A new system for international design patent registration will greatly benefit design innovators through cost and timing efficiencies. In December 2012, President Obama signed into law the Patent Law Treaties Implementation Act of 2012, which implemented the Geneva Act of the Hague Agreement Concerning the International Registration of Industrial Designs (“the Hague Agreement”). The Hague Agreement is an international registration system that offers the possibility of obtaining protection for industrial designs in a number of countries and/or intergovernmental organizations (both referred to as “Contracting Parties”) by means of a single international application filed with the International Bureau of the World Intellectual Property Organization (WIPO). The Hague Agreement will likely not go into effect for one year and will apply only to design patent applications filed after the effective date.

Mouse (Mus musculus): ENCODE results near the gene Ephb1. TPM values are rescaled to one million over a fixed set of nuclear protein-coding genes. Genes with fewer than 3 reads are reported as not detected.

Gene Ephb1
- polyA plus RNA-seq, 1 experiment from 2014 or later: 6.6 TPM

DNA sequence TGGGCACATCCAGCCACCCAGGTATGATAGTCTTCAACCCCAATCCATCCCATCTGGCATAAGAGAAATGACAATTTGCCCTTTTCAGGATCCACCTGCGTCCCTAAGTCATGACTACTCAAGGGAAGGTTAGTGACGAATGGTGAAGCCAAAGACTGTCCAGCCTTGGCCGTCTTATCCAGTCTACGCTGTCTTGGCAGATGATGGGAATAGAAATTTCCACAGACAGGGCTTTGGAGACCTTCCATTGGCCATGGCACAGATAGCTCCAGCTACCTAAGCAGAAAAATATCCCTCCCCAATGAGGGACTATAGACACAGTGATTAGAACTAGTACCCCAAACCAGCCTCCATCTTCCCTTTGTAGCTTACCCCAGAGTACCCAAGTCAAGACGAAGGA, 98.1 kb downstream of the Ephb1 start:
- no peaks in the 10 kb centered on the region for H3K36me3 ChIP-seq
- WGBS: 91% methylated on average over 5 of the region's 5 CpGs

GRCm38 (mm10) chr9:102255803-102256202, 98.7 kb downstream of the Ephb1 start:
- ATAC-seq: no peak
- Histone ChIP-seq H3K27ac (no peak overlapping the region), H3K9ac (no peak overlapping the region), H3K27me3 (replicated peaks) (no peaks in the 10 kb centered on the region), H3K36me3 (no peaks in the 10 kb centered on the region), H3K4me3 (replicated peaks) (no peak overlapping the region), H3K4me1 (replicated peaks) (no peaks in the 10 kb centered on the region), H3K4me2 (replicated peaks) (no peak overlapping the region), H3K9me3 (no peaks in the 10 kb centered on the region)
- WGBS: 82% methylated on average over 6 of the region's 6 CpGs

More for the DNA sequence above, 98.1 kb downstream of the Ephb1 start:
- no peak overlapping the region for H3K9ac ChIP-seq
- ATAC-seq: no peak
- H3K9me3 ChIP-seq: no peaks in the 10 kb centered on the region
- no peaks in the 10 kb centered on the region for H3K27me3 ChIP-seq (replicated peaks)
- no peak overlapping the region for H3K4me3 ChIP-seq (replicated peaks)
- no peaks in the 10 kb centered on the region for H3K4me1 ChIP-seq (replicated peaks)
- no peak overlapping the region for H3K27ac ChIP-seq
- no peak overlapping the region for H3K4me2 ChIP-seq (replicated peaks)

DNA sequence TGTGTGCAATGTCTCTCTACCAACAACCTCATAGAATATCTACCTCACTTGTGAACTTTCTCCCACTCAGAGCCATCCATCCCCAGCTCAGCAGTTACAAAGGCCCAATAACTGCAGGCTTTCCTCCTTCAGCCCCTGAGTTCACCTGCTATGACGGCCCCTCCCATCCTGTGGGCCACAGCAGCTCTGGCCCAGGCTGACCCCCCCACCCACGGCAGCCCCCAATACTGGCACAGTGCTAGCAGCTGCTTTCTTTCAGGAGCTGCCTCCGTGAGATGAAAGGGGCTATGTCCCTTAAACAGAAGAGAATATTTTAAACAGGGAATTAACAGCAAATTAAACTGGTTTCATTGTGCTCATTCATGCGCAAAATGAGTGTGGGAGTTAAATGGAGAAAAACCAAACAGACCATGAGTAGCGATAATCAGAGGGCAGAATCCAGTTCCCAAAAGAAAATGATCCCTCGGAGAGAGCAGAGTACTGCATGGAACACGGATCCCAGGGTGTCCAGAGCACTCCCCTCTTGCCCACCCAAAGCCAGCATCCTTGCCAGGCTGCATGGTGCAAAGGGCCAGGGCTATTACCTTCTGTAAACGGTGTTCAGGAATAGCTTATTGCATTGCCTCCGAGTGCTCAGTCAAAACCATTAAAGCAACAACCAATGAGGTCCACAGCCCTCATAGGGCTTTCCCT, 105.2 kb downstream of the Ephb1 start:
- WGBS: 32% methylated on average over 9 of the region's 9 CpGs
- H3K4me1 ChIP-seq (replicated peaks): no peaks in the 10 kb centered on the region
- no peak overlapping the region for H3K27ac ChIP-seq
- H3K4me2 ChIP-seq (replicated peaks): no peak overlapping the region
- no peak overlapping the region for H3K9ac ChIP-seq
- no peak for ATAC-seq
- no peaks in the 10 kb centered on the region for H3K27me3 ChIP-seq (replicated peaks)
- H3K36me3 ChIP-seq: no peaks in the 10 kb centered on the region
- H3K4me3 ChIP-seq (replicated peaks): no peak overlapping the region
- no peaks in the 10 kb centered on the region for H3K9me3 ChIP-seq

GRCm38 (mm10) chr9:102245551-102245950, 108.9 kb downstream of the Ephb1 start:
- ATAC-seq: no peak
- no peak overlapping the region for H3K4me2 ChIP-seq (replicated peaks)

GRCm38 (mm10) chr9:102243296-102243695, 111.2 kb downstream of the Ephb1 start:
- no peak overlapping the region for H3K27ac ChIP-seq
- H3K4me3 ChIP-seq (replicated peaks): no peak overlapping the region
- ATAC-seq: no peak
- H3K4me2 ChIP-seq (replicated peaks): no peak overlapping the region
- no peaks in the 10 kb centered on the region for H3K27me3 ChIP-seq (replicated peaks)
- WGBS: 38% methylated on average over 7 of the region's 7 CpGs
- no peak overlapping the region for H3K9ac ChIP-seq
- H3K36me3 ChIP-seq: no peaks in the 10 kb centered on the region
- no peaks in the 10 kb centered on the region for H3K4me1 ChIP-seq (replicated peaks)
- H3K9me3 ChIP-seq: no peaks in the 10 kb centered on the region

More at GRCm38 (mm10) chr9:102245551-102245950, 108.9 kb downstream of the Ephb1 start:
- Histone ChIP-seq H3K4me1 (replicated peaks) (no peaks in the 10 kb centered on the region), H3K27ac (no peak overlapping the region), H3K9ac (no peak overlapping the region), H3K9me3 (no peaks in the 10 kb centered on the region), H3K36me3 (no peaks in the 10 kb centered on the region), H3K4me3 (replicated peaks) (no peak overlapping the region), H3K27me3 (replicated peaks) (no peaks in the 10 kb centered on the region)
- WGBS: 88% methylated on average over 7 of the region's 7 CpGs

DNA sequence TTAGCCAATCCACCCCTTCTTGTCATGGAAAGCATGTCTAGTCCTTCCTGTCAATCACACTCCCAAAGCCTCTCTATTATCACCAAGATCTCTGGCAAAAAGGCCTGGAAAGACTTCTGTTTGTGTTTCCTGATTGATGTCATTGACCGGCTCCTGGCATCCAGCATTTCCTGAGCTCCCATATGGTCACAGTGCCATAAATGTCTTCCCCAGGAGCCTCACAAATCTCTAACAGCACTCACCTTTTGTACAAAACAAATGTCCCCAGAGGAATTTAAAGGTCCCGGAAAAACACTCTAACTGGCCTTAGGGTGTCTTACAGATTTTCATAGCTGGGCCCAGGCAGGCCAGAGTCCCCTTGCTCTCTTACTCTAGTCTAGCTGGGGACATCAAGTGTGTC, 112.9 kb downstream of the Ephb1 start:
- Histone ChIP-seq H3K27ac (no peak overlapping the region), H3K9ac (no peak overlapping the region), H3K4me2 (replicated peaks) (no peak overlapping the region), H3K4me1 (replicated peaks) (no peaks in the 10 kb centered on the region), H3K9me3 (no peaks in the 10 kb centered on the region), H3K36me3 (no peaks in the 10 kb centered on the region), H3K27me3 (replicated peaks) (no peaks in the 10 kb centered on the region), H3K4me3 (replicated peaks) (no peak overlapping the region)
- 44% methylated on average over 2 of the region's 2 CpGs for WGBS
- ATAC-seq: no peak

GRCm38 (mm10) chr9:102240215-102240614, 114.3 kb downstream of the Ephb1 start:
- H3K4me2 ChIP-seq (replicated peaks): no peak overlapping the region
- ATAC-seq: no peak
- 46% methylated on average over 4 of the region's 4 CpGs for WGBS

The Hague Agreement simply is an agreement for the international filing of industrial designs. It is the equivalent of the Patent Cooperation Treaty (PCT) for utility patents. Any substantive aspect of the protection is entirely a matter for the domestic legislation of each designated Contracting Party.
The Hague Agreement arose from a need for simplicity and economy. In effect, it enables design owners originating from a Contracting Party to obtain protection for their designs with a minimum of formality and expense. For example, the Hague Agreement offers the owner of an industrial design a means of obtaining protection in several countries by simply filing one application with the International Bureau of WIPO, in one language, with one set of fees in one currency. An international registration produces the same effects in each of the designated countries, as if the design had been registered directly with each national office, unless protection is refused by the national office of that country.
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